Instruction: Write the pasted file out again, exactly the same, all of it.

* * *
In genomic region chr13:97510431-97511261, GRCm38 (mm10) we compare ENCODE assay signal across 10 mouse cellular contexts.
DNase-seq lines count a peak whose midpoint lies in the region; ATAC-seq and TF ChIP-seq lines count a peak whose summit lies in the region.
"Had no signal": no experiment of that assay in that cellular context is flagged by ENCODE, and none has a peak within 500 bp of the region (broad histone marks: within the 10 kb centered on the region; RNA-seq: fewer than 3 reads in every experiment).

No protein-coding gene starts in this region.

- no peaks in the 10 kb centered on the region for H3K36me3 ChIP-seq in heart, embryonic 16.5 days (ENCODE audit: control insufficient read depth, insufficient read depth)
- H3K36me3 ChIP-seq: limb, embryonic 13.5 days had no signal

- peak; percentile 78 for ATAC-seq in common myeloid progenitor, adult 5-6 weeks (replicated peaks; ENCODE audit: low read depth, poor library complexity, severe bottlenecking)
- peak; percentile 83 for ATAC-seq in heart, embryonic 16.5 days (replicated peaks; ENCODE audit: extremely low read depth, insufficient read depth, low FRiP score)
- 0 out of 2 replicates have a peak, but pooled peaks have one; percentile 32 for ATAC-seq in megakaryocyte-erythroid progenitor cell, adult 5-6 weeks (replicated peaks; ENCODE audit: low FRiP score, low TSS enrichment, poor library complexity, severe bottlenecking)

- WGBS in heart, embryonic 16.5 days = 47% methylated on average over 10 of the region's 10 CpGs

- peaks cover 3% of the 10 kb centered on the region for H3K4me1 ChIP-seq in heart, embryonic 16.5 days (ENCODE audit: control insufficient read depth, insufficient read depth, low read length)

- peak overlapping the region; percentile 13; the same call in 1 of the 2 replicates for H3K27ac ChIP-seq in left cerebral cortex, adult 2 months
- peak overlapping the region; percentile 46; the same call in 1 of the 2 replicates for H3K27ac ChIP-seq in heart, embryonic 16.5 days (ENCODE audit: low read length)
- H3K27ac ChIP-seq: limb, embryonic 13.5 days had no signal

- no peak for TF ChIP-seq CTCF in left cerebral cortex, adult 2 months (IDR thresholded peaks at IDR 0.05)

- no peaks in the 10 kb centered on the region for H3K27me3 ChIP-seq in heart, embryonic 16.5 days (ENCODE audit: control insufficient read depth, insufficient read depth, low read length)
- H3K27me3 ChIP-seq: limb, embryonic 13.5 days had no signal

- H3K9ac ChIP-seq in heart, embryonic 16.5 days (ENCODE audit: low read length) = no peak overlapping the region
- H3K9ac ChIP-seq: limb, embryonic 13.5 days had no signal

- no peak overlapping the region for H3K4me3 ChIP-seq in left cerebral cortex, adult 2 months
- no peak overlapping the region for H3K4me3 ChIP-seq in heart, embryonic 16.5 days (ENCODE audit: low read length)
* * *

In genomic region chr13:97510431-97511261, GRCm38 (mm10) we compare ENCODE assay signal across 10 mouse cellular contexts.
DNase-seq lines count a peak whose midpoint lies in the region; ATAC-seq and TF ChIP-seq lines count a peak whose summit lies in the region.
"Had no signal": no experiment of that assay in that cellular context is flagged by ENCODE, and none has a peak within 500 bp of the region (broad histone marks: within the 10 kb centered on the region; RNA-seq: fewer than 3 reads in every experiment).

No protein-coding gene starts in this region.

- no peaks in the 10 kb centered on the region for H3K36me3 ChIP-seq in heart, embryonic 16.5 days (ENCODE audit: control insufficient read depth, insufficient read depth)
- H3K36me3 ChIP-seq: limb, embryonic 13.5 days had no signal

- peak; percentile 78 for ATAC-seq in common myeloid progenitor, adult 5-6 weeks (replicated peaks; ENCODE audit: low read depth, poor library complexity, severe bottlenecking)
- peak; percentile 83 for ATAC-seq in heart, embryonic 16.5 days (replicated peaks; ENCODE audit: extremely low read depth, insufficient read depth, low FRiP score)
- 0 out of 2 replicates have a peak, but pooled peaks have one; percentile 32 for ATAC-seq in megakaryocyte-erythroid progenitor cell, adult 5-6 weeks (replicated peaks; ENCODE audit: low FRiP score, low TSS enrichment, poor library complexity, severe bottlenecking)

- WGBS in heart, embryonic 16.5 days = 47% methylated on average over 10 of the region's 10 CpGs

- peaks cover 3% of the 10 kb centered on the region for H3K4me1 ChIP-seq in heart, embryonic 16.5 days (ENCODE audit: control insufficient read depth, insufficient read depth, low read length)

- peak overlapping the region; percentile 13; the same call in 1 of the 2 replicates for H3K27ac ChIP-seq in left cerebral cortex, adult 2 months
- peak overlapping the region; percentile 46; the same call in 1 of the 2 replicates for H3K27ac ChIP-seq in heart, embryonic 16.5 days (ENCODE audit: low read length)
- H3K27ac ChIP-seq: limb, embryonic 13.5 days had no signal

- no peak for TF ChIP-seq CTCF in left cerebral cortex, adult 2 months (IDR thresholded peaks at IDR 0.05)

- no peaks in the 10 kb centered on the region for H3K27me3 ChIP-seq in heart, embryonic 16.5 days (ENCODE audit: control insufficient read depth, insufficient read depth, low read length)
- H3K27me3 ChIP-seq: limb, embryonic 13.5 days had no signal

- H3K9ac ChIP-seq in heart, embryonic 16.5 days (ENCODE audit: low read length) = no peak overlapping the region
- H3K9ac ChIP-seq: limb, embryonic 13.5 days had no signal

- no peak overlapping the region for H3K4me3 ChIP-seq in left cerebral cortex, adult 2 months
- no peak overlapping the region for H3K4me3 ChIP-seq in heart, embryonic 16.5 days (ENCODE audit: low read length)